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Too Good To Be True

This is Bob, from Widget Industries—I work in personnel—
I’m just checking up on references for one Ignatius Shell,
Who assures us, as his manager, you really knew him well
So I’m hoping you can help us out a bit.
Yes, I’m looking at his resume, and he looks like quite a catch
Since it seems he built your company, and pretty much from scratch
You’d have bit the dust without him, so we’re hoping he’s a match
His experience implies he’ll really fit.

Now, there’s something I remember… just a minute… here we are:
How he saved the boss’s son, who’d been run over by a car,
When he lifted up the vehicle, then gave him CPR,
And a method he’d developed by himself!
When the papers heard the story, how he lifted up that Ford
And they offered him a medal, a parade, and a reward,
He refused it—every penny—‘cept a photo he adored
Of the rescued kid—he keeps it on his shelf

Did he really lead the office in their summer softball games?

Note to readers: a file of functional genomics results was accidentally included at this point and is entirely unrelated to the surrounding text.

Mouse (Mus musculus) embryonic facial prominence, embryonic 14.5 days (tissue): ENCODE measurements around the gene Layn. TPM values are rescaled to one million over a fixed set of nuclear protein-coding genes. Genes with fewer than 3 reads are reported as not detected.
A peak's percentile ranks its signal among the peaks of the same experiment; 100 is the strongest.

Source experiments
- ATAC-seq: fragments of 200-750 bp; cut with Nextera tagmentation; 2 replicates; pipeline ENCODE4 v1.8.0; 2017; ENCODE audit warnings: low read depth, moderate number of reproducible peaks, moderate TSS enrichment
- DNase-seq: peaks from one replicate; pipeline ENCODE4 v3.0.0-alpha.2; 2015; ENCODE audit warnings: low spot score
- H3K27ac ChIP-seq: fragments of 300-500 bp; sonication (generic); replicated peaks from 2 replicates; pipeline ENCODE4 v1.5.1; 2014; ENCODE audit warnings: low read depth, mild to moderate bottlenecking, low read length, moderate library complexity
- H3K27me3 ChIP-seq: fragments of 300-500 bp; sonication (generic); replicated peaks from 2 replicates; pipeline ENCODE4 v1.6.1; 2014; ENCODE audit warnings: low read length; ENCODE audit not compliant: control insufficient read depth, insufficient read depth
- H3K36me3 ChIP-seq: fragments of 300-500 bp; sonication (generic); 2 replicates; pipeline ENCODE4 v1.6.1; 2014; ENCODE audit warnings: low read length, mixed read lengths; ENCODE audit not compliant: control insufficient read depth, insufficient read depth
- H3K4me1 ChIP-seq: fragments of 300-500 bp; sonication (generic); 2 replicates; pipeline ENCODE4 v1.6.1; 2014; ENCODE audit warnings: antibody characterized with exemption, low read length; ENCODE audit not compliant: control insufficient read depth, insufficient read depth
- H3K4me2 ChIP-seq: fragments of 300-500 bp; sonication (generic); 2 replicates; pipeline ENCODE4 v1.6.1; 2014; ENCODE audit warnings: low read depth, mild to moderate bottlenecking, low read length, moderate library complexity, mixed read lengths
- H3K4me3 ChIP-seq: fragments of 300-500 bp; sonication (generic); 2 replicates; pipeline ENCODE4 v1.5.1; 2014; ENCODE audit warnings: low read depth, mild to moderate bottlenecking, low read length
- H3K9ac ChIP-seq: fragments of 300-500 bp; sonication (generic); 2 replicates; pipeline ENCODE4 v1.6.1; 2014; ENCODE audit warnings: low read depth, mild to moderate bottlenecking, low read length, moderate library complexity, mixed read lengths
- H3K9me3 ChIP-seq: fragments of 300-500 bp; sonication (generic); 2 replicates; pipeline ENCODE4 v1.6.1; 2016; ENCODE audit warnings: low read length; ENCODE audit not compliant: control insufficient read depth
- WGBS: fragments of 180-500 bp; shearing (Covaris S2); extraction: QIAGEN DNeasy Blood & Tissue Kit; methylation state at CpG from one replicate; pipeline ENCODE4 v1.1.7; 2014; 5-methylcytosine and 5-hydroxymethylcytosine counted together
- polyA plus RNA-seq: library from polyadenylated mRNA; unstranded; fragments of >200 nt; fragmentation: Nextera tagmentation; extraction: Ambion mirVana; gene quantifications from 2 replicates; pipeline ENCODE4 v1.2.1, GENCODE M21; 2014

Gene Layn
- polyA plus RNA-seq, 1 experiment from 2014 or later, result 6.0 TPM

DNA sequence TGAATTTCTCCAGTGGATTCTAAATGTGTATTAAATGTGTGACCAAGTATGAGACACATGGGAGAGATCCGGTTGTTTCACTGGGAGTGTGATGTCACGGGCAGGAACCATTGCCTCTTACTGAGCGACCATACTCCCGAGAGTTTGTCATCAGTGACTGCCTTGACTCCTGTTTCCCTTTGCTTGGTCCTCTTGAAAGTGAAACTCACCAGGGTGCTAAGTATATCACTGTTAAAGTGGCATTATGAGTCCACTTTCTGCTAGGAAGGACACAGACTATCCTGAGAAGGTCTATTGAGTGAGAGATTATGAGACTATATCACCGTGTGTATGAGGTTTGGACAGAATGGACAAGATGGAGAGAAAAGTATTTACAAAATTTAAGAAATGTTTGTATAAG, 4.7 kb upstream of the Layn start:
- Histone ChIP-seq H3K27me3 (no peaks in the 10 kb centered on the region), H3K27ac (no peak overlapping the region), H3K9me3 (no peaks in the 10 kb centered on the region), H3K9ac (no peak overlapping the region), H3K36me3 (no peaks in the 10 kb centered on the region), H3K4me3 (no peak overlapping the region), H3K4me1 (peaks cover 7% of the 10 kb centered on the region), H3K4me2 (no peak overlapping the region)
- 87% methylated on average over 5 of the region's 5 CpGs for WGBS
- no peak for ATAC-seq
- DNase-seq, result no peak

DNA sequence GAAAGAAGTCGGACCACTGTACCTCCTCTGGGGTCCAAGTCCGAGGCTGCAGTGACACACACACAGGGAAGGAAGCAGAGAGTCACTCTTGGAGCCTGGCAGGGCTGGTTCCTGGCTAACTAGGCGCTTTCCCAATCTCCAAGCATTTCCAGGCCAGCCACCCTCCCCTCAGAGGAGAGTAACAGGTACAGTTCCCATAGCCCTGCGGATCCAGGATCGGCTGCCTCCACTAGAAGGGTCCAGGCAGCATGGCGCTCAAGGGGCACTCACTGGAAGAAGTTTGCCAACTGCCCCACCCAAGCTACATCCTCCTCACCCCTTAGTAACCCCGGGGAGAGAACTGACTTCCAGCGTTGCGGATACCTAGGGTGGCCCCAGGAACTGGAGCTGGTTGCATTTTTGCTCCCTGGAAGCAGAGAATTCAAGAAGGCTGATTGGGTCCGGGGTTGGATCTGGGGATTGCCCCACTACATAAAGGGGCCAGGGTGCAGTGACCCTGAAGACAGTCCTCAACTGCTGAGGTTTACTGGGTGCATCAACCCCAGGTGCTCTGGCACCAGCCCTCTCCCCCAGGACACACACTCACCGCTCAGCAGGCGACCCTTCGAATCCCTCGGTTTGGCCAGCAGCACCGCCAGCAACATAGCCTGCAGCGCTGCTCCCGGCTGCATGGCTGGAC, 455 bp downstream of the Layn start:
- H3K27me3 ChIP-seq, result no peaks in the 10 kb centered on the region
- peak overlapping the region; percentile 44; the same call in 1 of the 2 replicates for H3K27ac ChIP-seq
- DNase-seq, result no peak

Cos it isn’t in his letter (he would never make such claims)
But his fellow workers wrote it (though they would not give their names)
And it seems like such an “Iggy” thing to do.
This is mostly a formality—there isn’t any doubt
Shell’s the sort of dream employee that you only read about
So we’re hoping you’ll confirm that he’s too good to do without
Cos he really seems too perfect to be true

Via CNN, a story that sounds too good to be true–a company that, for a fee, will lie about your past.

“We can replace a supervisor with a fictitious one, alter your work history, provide you with a positive employment reputation, and give you the glowing reference that you need,” Paladin’s website states.

Mind you, there is some question as to whether the story itself (let alone the enthusiastic recommendations) is true:

The Better Business Bureau of Minnesota said it had never heard of Paladin Deception Services and will be “keeping an eye on them going forward.” The company isn’t registered in the state of Minnesota. Green claims it is registered in China instead and he declined to share any tax forms to prove the company’s legitimacy. Meanwhile, Facebook pulled Paladin’s ads from its site in May because it deemed the company inappropriate and misleading.

I am reminded that a post-rapture pet-sitting service that seemed too good to be true… was in fact, too good to be true. So this service may or may not turn out to be real.

Meanwhile, it could be fun, coming up with bogus items for a resume. I know I get called only very rarely to check up on recommendations I write. Maybe I should start claiming that my students are even more remarkable than they are…

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